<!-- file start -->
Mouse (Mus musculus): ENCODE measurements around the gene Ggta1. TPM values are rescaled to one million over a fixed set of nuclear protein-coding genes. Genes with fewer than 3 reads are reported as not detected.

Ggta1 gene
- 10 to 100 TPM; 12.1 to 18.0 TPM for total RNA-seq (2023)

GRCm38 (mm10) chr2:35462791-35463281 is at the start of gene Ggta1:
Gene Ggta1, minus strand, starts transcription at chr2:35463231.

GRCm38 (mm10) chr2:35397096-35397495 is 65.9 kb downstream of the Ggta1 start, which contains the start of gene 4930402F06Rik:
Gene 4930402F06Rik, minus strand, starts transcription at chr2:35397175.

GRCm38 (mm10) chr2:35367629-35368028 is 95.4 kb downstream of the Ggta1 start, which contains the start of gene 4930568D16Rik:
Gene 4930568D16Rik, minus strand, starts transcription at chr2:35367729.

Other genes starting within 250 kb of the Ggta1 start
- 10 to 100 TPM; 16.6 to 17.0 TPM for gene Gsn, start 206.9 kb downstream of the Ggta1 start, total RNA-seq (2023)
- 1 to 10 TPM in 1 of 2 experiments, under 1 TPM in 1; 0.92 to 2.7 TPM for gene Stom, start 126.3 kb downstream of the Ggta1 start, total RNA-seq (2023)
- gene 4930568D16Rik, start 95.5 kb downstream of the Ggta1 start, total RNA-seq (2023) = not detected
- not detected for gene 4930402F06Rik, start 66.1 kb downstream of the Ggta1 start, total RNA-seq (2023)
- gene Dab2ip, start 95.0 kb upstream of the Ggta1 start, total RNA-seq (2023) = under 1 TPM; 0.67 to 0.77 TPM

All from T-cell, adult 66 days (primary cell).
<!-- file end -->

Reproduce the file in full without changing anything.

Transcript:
Mouse (Mus musculus): ENCODE measurements around the gene Ggta1. TPM values are rescaled to one million over a fixed set of nuclear protein-coding genes. Genes with fewer than 3 reads are reported as not detected.

Ggta1 gene
- 10 to 100 TPM; 12.1 to 18.0 TPM for total RNA-seq (2023)

GRCm38 (mm10) chr2:35462791-35463281 is at the start of gene Ggta1:
Gene Ggta1, minus strand, starts transcription at chr2:35463231.

GRCm38 (mm10) chr2:35397096-35397495 is 65.9 kb downstream of the Ggta1 start, which contains the start of gene 4930402F06Rik:
Gene 4930402F06Rik, minus strand, starts transcription at chr2:35397175.

GRCm38 (mm10) chr2:35367629-35368028 is 95.4 kb downstream of the Ggta1 start, which contains the start of gene 4930568D16Rik:
Gene 4930568D16Rik, minus strand, starts transcription at chr2:35367729.

Other genes starting within 250 kb of the Ggta1 start
- 10 to 100 TPM; 16.6 to 17.0 TPM for gene Gsn, start 206.9 kb downstream of the Ggta1 start, total RNA-seq (2023)
- 1 to 10 TPM in 1 of 2 experiments, under 1 TPM in 1; 0.92 to 2.7 TPM for gene Stom, start 126.3 kb downstream of the Ggta1 start, total RNA-seq (2023)
- gene 4930568D16Rik, start 95.5 kb downstream of the Ggta1 start, total RNA-seq (2023) = not detected
- not detected for gene 4930402F06Rik, start 66.1 kb downstream of the Ggta1 start, total RNA-seq (2023)
- gene Dab2ip, start 95.0 kb upstream of the Ggta1 start, total RNA-seq (2023) = under 1 TPM; 0.67 to 0.77 TPM

All from T-cell, adult 66 days (primary cell).